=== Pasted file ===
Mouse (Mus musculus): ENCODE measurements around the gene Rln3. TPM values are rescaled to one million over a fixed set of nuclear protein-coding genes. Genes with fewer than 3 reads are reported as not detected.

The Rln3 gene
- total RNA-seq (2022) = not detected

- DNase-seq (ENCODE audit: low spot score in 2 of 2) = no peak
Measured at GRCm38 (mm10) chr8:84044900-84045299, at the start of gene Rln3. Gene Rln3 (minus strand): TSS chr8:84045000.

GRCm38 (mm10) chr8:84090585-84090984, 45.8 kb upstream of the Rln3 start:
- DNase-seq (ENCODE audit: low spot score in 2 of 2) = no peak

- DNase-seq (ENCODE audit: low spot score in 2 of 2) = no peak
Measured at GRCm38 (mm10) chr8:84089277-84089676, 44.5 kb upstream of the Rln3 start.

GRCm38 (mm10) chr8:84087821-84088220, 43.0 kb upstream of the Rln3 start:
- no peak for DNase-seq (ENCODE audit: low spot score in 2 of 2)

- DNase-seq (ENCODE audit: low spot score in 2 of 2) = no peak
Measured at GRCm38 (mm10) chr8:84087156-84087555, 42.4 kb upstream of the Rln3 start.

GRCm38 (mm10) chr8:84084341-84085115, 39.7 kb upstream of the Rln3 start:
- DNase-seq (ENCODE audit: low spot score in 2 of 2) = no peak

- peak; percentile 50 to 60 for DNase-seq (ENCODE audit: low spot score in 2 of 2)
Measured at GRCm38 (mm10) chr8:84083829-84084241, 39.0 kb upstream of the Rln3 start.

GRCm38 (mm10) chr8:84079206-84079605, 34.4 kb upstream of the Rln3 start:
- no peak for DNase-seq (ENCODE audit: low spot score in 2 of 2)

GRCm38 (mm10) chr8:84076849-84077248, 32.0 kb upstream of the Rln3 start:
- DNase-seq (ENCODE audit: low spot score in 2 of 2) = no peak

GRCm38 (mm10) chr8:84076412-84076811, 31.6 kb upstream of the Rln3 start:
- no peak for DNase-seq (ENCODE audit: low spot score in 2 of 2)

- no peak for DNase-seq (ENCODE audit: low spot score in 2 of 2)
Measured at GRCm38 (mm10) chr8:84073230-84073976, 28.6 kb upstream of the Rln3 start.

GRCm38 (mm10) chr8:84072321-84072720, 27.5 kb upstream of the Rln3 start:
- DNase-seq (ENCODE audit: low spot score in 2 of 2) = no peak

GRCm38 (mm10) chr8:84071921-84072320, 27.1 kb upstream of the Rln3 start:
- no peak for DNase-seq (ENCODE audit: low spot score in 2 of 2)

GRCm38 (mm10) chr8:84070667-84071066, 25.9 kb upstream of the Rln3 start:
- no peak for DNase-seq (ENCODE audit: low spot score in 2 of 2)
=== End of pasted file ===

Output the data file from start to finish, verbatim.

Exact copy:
Mouse (Mus musculus): ENCODE measurements around the gene Rln3. TPM values are rescaled to one million over a fixed set of nuclear protein-coding genes. Genes with fewer than 3 reads are reported as not detected.

The Rln3 gene
- total RNA-seq (2022) = not detected

- DNase-seq (ENCODE audit: low spot score in 2 of 2) = no peak
Measured at GRCm38 (mm10) chr8:84044900-84045299, at the start of gene Rln3. Gene Rln3 (minus strand): TSS chr8:84045000.

GRCm38 (mm10) chr8:84090585-84090984, 45.8 kb upstream of the Rln3 start:
- DNase-seq (ENCODE audit: low spot score in 2 of 2) = no peak

- DNase-seq (ENCODE audit: low spot score in 2 of 2) = no peak
Measured at GRCm38 (mm10) chr8:84089277-84089676, 44.5 kb upstream of the Rln3 start.

GRCm38 (mm10) chr8:84087821-84088220, 43.0 kb upstream of the Rln3 start:
- no peak for DNase-seq (ENCODE audit: low spot score in 2 of 2)

- DNase-seq (ENCODE audit: low spot score in 2 of 2) = no peak
Measured at GRCm38 (mm10) chr8:84087156-84087555, 42.4 kb upstream of the Rln3 start.

GRCm38 (mm10) chr8:84084341-84085115, 39.7 kb upstream of the Rln3 start:
- DNase-seq (ENCODE audit: low spot score in 2 of 2) = no peak

- peak; percentile 50 to 60 for DNase-seq (ENCODE audit: low spot score in 2 of 2)
Measured at GRCm38 (mm10) chr8:84083829-84084241, 39.0 kb upstream of the Rln3 start.

GRCm38 (mm10) chr8:84079206-84079605, 34.4 kb upstream of the Rln3 start:
- no peak for DNase-seq (ENCODE audit: low spot score in 2 of 2)

GRCm38 (mm10) chr8:84076849-84077248, 32.0 kb upstream of the Rln3 start:
- DNase-seq (ENCODE audit: low spot score in 2 of 2) = no peak

GRCm38 (mm10) chr8:84076412-84076811, 31.6 kb upstream of the Rln3 start:
- no peak for DNase-seq (ENCODE audit: low spot score in 2 of 2)

- no peak for DNase-seq (ENCODE audit: low spot score in 2 of 2)
Measured at GRCm38 (mm10) chr8:84073230-84073976, 28.6 kb upstream of the Rln3 start.

GRCm38 (mm10) chr8:84072321-84072720, 27.5 kb upstream of the Rln3 start:
- DNase-seq (ENCODE audit: low spot score in 2 of 2) = no peak

GRCm38 (mm10) chr8:84071921-84072320, 27.1 kb upstream of the Rln3 start:
- no peak for DNase-seq (ENCODE audit: low spot score in 2 of 2)

GRCm38 (mm10) chr8:84070667-84071066, 25.9 kb upstream of the Rln3 start:
- no peak for DNase-seq (ENCODE audit: low spot score in 2 of 2)